Doctor Whitney was one of four children, the other children being William G., Anna E. and Jennie. His father, an active Republican, for years capably served as supervisor and as justice of the peace, and his brother William G. was with the Eleventh Michigan Infantry in the Civil War. The father was also a zealous worker and a valued official in the Methodist Episcopal church, who assisted in building all churches of this denomination in Allen township. The Doctor, educated in the public schools of the county, after leaving school engaged in farming until 1881, then, through his own experience and that of others finding a pressing need for a veterinary surgeon in his neighborhood, he determined to supply the need and to this end entered the veterinary college located at Toronto. After a two years' course of instruction there he was graduated in 1883, and at once began practicing his profession with headquarters at Allen in this county.

Doctor Whitney has been engaged in the practice ever since, from 1885 to the present time, being located at Hillsdale. Here he has a fully equipped hospital for the treatment of all diseases of animals and their proper care, its high reputation and his practice extending over this and the adjoining counties. He also still owns and operates his farm in Allen township. On November 21, 1883, he was united in marriage with Miss Fannie E. Ellis, a native of New York state, but whose residence since her infancy was in the township of Allen. She was educated in the public schools, also in Hillsdale College and taught [p. 410] several terms with great ability in the township of Allen. They have two attractive daughters, Marjorie and Jennie. In politics the Doctor is a Republican, but he is not an active partisan and has never * sought office, having, however, very capably served four years as alderman. He belongs to the State Veterinary Association, of which he was president for one term, and is also a blue lodge and a chapter Mason, holding memberships at Hillsdale. He is also an official of the Methodist Episcopal church, of which he is a valued member. In his profession he has been signally useful to the people of Hillsdale county. In his citizenship he has been found worthy in every way of the public and private esteem which he enjoys in good measure.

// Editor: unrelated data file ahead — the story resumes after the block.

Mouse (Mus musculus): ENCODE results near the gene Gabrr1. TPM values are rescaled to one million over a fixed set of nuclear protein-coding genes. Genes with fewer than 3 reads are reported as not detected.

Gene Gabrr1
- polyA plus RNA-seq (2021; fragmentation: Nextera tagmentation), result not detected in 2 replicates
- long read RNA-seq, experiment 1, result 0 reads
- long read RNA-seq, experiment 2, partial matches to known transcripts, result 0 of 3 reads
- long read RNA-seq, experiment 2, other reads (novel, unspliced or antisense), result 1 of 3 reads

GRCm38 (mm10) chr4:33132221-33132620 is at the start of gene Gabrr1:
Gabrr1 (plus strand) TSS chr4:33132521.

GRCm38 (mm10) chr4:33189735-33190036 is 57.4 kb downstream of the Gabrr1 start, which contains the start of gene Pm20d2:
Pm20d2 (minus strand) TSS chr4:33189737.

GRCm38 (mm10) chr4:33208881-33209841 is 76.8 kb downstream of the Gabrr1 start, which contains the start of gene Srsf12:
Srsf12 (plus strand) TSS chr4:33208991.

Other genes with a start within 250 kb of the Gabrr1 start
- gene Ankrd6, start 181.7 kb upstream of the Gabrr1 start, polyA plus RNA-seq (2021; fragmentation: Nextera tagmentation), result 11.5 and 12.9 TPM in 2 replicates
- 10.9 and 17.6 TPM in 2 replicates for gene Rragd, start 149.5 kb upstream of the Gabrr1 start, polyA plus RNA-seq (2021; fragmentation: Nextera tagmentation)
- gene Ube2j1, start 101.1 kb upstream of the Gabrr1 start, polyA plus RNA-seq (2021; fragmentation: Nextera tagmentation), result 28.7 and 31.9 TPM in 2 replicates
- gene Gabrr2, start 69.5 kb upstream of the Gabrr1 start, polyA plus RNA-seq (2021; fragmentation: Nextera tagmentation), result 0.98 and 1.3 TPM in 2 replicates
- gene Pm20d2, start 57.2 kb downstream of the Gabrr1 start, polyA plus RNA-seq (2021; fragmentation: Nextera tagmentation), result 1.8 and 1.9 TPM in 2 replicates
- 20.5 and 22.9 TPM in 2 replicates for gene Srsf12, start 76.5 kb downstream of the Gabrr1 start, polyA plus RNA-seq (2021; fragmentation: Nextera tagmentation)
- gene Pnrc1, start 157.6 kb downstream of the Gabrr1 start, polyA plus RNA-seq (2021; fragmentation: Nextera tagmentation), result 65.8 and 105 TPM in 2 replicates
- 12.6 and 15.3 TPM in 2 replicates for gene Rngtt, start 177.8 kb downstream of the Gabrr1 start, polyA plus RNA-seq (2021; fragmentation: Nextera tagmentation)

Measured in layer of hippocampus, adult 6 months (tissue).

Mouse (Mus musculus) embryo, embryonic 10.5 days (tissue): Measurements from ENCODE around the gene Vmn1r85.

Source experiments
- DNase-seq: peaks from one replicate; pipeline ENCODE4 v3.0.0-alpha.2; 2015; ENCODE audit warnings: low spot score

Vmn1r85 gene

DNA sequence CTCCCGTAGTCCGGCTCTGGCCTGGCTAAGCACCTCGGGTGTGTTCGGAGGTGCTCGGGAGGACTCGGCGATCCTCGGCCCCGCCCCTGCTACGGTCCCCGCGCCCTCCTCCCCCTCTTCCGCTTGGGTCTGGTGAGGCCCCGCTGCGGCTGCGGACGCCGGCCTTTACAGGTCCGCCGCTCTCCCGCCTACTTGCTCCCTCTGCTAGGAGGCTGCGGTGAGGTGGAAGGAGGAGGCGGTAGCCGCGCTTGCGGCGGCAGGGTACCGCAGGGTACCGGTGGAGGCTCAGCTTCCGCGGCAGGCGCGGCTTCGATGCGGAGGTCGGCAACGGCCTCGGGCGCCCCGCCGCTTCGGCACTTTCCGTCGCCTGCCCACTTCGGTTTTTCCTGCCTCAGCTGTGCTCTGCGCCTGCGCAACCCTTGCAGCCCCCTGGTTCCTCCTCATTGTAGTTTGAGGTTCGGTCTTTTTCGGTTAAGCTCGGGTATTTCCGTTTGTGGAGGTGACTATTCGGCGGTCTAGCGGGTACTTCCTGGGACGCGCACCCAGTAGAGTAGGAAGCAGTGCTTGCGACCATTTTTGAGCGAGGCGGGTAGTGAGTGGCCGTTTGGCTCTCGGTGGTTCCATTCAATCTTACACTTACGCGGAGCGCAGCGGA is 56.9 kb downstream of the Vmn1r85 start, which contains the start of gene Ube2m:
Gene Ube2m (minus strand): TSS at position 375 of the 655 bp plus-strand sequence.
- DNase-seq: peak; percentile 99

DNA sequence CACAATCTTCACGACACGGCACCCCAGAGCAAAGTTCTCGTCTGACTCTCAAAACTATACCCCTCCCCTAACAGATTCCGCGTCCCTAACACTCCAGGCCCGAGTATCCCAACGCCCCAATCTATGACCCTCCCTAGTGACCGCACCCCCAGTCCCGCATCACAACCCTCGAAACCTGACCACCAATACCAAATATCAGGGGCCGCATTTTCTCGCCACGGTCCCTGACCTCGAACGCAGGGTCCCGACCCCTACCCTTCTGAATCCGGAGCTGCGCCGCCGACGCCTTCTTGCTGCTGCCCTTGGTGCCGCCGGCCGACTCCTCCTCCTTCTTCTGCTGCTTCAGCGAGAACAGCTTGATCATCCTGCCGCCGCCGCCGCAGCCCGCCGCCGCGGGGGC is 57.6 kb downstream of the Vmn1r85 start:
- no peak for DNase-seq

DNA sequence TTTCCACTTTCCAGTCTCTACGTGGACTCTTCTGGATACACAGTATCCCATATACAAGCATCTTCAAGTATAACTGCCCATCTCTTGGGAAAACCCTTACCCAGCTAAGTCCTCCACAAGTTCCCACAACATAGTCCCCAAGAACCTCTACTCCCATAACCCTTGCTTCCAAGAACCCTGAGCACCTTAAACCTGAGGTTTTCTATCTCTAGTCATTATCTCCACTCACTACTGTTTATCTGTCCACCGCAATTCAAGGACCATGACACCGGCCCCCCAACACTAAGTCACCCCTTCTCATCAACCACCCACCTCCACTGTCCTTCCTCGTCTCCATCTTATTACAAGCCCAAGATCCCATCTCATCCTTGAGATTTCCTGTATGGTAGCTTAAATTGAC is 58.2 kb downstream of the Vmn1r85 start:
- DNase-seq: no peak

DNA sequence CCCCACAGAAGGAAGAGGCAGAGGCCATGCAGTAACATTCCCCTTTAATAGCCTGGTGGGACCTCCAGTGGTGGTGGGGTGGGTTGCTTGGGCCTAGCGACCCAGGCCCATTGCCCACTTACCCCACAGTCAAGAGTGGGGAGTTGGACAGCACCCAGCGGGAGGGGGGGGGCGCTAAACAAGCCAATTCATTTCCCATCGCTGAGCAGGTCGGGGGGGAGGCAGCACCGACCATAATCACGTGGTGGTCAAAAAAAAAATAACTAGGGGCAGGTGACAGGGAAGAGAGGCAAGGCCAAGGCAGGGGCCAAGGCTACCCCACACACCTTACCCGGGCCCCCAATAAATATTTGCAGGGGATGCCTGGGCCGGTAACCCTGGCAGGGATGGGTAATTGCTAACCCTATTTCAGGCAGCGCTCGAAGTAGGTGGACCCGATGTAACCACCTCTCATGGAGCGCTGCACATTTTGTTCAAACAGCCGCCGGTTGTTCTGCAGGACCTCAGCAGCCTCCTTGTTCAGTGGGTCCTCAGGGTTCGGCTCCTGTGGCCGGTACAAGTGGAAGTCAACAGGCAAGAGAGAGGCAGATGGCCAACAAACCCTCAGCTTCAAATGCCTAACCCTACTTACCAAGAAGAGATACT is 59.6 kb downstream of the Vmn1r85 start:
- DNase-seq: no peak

[p. 249]

Justus F. Douglass, like his brother Augustus, was born on the farm belonging to his father in this township, his life beginning on April 21, 1842. He attended the public schools of the neighborhood, finished his education with a four years' course at Hillsdale College, and with one year passed at Oberlin, Ohio. After leaving college he began farming and has kept to that vocation ever since, only varying it by a few years of teaching, which he performed in connection with his farming operations in his early manhood. He was married, in 1867, to Miss Mary Emma Bradley, a native of Monroe county, Michigan, and a daughter of Eber and Hannah (Whitney) Bradley, the former born and reared in Connecticut, and the latter in New York. They were married in the east and came to this state about 1835, settling in Monroe county and making that their permanent home. In politics Mr. Douglass is a Republican. He served four years as town clerk, and he has been for a long time an active and appreciated school inspector. He is a deacon of the Congregational church, of which his wife is also a valued member. They have six children: Grant E., living in Huron county; Dwight J., a resident of Van Buren county; Hugh S., at home; Watie E., now Mrs. H. J. Cunningham, of this county; and Olive T. and Ned E., at the paternal home. Mr. Douglass has lived an unostentatious, useful life, among this people, by whom his family name is held in high esteem on account of the public service to the community and county for which it stands, and by reason of the good example of worth and merit it has given to the section. Of its members none is more honored or more justly revered than himself.